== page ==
It is cold here this Sukkot in Jerusalem. The fan in the corner of this brightly lit sukkah lies still. The makeshift green plastic window flaps, cut last year to alleviate the heat, this year shudder in the heavy winds. Instead of the fan, the space heater is on, giving off that faint burning smell, the way Israeli heaters always do. Although it is bigger than the adjacent apartment, this porch sukkah structure certainly feels temporary -- and tropical, with wild palm tree fronds covering the top just enough to see the stars, although in this case only the moon peeks through the clouds.
It is colder this Sukkot, certainly colder than last year, but not much is different this year in Jerusalem. And still the festival is celebrated around the city.
During the intermediary days, thousands gather at the Western Wall to make the priestly blessing. The crowd of black in the white morning sun is peppered by the green lulav stalks in front of the Kotel.
Many people who leave the Western Wall plaza are American students heading to their yeshivas nearby. Here for the year, or maybe for two, they come to the Wall at Sukkot for one of the must-sees of the Israel experience. Others are religious tourists who come most years for the holidays. Perhaps they haven't been in the last two years -- but now they're back, mostly. They trek back to their hotels, all pretty full.
At the King David Hotel, a group of 100 neoconservatives gather for the Jerusalem Summit, a conference aimed at organizing and galvanizing right-wing thinkers, media and activists. Conferees draft an agenda to halt the peace process and provide alternate solutions ranging from enforcing President Bush's June 24 speech, to calling for Jordan to be the Palestinian state. The summit aims to be for Israeli politics what Fox is to news.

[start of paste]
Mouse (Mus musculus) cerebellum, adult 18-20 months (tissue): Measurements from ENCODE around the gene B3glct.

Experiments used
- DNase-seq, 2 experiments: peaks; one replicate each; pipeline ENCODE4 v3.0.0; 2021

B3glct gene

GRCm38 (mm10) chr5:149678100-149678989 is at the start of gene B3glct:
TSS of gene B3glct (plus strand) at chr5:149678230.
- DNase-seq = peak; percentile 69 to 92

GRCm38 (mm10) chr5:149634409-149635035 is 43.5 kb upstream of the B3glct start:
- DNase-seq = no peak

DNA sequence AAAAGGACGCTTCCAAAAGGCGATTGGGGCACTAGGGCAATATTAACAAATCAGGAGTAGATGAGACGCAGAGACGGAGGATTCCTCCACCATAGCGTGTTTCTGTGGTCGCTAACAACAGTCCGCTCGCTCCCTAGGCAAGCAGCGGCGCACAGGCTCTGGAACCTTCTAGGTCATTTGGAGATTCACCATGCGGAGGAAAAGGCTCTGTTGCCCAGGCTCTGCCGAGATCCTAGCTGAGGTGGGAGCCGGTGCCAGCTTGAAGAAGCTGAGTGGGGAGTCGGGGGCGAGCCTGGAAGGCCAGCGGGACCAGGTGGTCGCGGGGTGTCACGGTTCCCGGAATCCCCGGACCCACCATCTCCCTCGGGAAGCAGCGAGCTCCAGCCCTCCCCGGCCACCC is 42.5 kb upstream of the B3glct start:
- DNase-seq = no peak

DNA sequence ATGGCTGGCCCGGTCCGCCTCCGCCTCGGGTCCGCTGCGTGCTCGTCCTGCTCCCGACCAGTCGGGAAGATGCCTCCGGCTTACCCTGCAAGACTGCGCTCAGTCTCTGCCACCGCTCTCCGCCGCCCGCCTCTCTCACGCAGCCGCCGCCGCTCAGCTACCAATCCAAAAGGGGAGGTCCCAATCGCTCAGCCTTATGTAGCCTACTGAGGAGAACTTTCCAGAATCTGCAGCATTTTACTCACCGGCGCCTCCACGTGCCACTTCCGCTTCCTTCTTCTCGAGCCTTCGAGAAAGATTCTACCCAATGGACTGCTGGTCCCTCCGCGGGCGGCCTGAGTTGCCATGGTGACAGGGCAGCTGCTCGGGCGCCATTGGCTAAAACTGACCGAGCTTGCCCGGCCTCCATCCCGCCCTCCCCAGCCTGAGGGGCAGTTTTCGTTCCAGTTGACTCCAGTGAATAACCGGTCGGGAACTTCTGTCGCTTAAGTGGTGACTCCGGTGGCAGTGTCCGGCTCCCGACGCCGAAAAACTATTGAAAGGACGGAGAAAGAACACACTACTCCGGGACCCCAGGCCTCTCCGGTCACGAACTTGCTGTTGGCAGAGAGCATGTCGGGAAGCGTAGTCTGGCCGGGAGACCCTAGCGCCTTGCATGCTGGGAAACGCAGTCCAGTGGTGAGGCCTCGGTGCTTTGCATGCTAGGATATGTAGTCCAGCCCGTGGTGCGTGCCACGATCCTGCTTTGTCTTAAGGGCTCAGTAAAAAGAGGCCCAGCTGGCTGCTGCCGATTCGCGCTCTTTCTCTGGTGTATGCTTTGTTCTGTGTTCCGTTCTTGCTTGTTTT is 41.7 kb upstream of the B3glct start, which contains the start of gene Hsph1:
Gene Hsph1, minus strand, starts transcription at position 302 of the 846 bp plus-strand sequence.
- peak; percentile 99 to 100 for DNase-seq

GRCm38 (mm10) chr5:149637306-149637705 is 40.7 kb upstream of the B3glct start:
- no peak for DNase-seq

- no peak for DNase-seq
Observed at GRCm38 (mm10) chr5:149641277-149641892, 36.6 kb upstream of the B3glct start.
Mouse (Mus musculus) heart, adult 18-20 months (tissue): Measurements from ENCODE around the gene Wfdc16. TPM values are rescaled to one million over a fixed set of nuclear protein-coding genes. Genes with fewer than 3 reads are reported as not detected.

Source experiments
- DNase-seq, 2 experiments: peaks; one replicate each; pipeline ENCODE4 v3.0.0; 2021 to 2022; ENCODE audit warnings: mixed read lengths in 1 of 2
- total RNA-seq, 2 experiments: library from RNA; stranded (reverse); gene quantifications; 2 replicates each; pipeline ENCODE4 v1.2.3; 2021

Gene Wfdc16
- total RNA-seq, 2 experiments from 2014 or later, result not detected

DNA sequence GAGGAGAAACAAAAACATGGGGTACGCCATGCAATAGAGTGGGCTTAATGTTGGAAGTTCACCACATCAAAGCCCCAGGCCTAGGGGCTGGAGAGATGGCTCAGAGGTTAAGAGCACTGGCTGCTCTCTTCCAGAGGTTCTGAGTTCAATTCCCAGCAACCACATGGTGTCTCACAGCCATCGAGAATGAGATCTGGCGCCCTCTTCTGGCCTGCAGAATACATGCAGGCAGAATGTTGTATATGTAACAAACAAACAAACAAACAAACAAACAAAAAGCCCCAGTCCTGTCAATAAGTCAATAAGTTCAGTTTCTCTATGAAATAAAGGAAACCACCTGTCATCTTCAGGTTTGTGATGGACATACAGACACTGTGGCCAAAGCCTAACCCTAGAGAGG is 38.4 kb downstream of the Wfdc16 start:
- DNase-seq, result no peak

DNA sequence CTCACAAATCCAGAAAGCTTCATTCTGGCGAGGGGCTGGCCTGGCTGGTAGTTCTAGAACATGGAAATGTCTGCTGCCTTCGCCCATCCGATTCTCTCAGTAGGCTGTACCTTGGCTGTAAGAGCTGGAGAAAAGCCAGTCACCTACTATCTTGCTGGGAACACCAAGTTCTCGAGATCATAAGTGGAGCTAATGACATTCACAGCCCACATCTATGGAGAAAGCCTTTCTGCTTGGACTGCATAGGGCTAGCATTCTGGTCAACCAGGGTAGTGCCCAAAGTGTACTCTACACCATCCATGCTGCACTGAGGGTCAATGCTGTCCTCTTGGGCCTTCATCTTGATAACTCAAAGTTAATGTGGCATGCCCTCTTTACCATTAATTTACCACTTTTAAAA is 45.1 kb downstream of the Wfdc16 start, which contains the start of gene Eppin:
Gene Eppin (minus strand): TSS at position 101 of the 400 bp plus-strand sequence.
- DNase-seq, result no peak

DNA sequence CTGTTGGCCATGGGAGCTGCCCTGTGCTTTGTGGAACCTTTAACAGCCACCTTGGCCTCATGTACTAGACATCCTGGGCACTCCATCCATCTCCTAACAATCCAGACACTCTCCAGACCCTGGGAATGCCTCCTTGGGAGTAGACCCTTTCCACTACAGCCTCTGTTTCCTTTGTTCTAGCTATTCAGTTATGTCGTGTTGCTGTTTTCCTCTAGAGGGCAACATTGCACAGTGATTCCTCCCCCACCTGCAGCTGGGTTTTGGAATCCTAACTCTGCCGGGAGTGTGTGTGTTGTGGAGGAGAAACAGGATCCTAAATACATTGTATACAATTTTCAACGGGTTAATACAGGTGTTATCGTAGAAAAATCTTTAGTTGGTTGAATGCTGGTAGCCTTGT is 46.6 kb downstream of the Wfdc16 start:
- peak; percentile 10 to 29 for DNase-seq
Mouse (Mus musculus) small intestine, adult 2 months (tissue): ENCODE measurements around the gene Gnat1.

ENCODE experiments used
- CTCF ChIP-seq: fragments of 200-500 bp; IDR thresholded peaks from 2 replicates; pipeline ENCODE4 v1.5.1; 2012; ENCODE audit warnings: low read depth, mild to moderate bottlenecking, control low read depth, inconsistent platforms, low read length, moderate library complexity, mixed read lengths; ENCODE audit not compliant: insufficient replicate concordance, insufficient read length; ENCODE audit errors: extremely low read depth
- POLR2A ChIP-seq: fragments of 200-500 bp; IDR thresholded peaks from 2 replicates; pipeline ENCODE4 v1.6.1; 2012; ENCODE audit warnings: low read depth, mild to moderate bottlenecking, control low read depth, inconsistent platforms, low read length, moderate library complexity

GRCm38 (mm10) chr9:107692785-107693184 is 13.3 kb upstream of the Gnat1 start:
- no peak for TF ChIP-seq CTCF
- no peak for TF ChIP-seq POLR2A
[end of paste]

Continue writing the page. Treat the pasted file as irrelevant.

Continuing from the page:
As the wind blows the temperate day into night, I find myself on a bus. Although I'd promised countless people that I'd be careful here in Israel, and that of course I wouldn't take a bus, here I am, waiting to head toward the bus station. The bus is empty for the most part, except for a soldier in civvies. He shows the driver his ID card, and he gets on for free.
The Israel Defense Forces has forbidden hitchhiking, so all soldiers now ride free. Not many people are on the bus. Me, the soldier, two Russian ladies, an Ethiopian and an old Moroccan man talking loudly on his cell phone. I head to the entrance of Jerusalem, at the international Conference Center, where some 5,000 Christians gather at to celebrate the Feast of Tabernacles. This annual International nondenominational gathering takes place every Sukkot, when believers from some 80 countries meet in Israel for a week to celebrate the holiday, show support for Israel and learn about the land where their Lord was born, the land to which he will return in the End of Days.
Standing onstage under bright lights before this massive two-tiered theater, Prime Minister Ariel Sharon has probably never received such an enthusiastic reception, as people crammed the aisles craning for a view like he was a rock star. And they are stomping feet, clapping wildly, waving flags and giving a good old Midwestern welcome.
"Dear Friends," the prime minister began, his speech punctuated by a roar, "you are here because your hearts and souls brought you here to the land of the Bible. Thank you so much for coming here to show solidarity. Your friendship is very important to us."
Sharon squinted as he looked into the audience and told them how much he enjoyed their support. "I'm sorry but I cannot see you, but I can hear you."
Is it important to see who is supporting you? Does it matter?
The only visitors I have seen this Sukkot week in Jerusalem are Christians, yeshiva students and neoconservatives. It seems that the only people to come are those with convictions strong enough to disregard the changing weather of politics and world affairs. Will they be the only foreigners to shore up the country? Will they be the only ones to influence the final say?
We'll just have to see how the wind blows.